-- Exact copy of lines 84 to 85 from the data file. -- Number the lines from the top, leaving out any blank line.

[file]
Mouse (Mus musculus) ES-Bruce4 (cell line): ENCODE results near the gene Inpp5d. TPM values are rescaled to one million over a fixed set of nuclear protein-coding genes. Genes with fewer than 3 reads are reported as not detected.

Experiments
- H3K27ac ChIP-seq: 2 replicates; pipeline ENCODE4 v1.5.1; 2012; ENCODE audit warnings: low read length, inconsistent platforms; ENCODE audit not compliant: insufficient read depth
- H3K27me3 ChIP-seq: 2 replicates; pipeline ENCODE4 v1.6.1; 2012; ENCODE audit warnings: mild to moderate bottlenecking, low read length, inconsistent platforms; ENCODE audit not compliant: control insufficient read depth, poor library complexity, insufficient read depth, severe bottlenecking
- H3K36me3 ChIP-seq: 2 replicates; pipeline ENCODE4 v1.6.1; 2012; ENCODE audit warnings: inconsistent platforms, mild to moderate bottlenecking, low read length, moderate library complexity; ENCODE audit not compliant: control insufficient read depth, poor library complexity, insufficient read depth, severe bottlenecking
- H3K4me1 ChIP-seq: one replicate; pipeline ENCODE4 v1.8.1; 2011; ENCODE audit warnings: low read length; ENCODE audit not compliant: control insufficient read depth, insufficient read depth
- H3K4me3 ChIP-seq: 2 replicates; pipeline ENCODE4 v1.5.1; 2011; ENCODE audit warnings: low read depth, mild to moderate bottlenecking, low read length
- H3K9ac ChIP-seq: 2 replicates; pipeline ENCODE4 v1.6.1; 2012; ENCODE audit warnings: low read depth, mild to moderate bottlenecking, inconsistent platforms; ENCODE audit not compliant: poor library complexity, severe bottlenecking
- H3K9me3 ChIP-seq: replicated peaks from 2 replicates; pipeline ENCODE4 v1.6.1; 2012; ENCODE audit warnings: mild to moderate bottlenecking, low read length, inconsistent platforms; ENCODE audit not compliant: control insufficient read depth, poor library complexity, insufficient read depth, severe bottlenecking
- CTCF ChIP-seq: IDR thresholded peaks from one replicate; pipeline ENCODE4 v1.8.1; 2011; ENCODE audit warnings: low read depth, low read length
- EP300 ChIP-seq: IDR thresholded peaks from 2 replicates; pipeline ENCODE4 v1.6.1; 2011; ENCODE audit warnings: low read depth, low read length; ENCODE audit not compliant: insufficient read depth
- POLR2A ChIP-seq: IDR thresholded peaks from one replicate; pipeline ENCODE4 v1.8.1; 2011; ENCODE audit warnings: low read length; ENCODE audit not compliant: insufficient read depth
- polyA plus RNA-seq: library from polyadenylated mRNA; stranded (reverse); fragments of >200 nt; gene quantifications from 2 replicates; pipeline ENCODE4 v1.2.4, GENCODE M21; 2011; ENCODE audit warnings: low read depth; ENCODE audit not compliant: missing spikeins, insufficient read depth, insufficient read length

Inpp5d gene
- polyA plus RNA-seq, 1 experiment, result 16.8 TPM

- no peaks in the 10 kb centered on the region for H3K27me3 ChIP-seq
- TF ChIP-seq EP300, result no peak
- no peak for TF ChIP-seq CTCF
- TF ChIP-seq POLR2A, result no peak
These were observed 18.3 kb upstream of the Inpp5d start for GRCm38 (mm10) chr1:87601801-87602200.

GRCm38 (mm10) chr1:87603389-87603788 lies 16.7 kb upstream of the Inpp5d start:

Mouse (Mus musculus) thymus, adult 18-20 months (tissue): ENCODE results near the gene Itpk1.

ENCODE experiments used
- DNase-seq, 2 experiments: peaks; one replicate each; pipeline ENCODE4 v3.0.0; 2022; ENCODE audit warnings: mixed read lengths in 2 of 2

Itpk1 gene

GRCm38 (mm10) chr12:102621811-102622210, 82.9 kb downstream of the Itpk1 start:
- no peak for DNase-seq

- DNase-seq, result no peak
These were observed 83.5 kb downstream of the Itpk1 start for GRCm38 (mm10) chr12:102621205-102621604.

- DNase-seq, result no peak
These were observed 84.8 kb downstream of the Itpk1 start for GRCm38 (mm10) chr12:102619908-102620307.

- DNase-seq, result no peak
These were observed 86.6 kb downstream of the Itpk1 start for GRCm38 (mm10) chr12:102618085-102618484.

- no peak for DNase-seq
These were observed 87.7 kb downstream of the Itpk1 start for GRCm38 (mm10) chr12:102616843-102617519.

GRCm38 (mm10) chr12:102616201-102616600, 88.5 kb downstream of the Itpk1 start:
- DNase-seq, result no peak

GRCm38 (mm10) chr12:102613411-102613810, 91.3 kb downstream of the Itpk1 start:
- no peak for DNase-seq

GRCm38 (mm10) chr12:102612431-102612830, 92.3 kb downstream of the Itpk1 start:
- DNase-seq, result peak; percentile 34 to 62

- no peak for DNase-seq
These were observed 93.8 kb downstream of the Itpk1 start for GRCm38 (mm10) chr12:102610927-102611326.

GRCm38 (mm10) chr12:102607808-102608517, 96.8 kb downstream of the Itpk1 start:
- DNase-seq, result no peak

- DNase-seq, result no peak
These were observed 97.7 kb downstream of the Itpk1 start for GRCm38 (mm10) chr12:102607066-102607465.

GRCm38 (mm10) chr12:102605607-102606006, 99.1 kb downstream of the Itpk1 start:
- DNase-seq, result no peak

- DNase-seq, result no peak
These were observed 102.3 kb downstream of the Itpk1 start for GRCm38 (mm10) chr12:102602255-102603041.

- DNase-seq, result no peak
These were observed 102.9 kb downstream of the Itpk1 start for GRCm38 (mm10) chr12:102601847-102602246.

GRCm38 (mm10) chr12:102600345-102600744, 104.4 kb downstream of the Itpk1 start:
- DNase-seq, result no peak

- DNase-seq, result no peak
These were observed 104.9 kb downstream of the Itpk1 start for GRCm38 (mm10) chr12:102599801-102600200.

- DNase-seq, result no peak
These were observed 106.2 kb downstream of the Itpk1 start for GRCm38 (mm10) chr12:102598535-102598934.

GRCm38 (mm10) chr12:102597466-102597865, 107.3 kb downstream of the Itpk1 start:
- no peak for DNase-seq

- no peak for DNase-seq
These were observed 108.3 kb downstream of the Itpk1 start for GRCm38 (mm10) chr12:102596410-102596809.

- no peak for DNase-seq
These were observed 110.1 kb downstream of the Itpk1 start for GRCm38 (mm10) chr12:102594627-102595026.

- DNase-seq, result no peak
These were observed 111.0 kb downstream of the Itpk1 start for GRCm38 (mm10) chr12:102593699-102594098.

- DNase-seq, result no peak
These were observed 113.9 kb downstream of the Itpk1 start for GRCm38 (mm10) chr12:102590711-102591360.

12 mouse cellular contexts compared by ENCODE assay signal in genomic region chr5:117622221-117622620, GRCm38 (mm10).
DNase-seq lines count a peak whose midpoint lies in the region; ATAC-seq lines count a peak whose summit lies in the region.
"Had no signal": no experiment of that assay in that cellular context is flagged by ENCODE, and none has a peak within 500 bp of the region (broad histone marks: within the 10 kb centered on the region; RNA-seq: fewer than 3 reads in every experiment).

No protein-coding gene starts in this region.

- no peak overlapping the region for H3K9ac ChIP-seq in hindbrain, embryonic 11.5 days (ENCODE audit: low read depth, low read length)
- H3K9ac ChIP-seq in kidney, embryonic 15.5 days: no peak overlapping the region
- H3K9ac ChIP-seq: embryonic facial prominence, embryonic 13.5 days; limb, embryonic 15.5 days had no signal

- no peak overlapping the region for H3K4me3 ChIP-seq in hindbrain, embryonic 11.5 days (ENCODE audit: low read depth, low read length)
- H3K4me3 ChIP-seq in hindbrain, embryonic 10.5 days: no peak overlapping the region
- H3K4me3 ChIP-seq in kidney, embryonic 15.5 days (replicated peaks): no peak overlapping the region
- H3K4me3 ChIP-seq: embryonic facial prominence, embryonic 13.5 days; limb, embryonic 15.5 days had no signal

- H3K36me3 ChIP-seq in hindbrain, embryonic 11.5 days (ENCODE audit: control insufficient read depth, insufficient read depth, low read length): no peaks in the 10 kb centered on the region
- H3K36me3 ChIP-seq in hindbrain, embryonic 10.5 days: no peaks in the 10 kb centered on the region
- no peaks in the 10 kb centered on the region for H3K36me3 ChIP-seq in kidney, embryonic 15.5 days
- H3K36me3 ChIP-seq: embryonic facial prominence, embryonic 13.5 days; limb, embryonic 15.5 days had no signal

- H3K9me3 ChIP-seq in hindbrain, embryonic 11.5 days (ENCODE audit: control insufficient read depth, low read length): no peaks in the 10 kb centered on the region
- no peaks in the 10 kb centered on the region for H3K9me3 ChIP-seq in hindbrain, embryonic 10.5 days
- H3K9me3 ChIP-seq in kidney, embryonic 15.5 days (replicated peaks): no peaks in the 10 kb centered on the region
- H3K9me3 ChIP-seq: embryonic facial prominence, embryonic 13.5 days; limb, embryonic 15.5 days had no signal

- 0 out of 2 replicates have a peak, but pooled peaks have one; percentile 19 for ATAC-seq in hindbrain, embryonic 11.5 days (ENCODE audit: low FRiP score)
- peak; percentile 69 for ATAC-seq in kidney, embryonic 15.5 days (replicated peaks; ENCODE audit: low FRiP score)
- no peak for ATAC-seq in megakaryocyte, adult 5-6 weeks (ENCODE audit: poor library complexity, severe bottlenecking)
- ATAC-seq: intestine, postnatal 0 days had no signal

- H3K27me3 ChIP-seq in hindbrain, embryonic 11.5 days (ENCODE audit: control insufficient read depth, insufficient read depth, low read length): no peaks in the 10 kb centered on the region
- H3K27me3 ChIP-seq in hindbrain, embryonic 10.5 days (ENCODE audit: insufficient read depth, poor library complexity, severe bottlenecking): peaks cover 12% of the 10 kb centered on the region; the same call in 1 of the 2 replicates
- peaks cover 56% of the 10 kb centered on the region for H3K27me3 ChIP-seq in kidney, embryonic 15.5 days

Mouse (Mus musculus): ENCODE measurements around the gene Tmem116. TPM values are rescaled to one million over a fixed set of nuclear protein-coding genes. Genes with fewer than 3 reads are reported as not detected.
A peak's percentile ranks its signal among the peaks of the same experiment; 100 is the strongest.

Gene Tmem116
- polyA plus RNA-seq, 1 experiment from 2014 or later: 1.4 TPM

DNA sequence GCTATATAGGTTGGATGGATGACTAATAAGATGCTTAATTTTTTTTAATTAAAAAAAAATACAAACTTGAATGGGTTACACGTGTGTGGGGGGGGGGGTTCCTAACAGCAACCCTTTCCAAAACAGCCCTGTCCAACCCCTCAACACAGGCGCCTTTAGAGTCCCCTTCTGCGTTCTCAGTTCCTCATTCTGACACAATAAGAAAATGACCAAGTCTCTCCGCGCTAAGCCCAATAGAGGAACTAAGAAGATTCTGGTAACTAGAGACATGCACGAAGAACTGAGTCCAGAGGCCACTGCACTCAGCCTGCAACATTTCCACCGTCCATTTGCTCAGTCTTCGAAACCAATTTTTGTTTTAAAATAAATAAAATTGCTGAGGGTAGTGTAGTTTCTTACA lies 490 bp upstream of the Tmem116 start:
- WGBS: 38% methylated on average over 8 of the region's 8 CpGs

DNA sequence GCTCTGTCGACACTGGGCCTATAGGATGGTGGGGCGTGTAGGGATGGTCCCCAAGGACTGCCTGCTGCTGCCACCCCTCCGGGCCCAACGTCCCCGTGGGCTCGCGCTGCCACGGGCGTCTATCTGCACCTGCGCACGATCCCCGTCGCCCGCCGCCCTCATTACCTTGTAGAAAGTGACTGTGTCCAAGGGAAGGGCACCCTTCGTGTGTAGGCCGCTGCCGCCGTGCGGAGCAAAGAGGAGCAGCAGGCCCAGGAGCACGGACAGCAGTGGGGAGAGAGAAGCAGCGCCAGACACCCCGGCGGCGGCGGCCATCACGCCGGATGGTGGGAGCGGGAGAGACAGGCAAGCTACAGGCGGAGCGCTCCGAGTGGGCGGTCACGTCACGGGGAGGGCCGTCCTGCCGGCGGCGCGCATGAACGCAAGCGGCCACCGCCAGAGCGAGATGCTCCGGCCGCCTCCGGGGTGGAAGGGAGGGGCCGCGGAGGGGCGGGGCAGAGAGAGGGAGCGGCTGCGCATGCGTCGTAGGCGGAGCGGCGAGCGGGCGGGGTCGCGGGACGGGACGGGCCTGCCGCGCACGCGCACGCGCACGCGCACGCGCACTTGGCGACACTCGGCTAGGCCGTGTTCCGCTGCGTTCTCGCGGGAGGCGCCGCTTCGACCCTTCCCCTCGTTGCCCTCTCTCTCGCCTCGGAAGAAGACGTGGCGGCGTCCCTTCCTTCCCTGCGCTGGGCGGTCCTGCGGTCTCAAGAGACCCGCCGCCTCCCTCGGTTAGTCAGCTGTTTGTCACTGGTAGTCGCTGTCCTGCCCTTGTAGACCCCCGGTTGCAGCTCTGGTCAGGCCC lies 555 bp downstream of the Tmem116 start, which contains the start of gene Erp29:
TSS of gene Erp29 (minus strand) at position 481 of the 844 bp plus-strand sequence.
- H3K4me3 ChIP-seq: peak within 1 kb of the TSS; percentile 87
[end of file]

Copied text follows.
- H3K36me3 ChIP-seq: embryonic facial prominence, embryonic 13.5 days; limb, embryonic 15.5 days had no signal

- H3K9me3 ChIP-seq in hindbrain, embryonic 11.5 days (ENCODE audit: control insufficient read depth, low read length): no peaks in the 10 kb centered on the region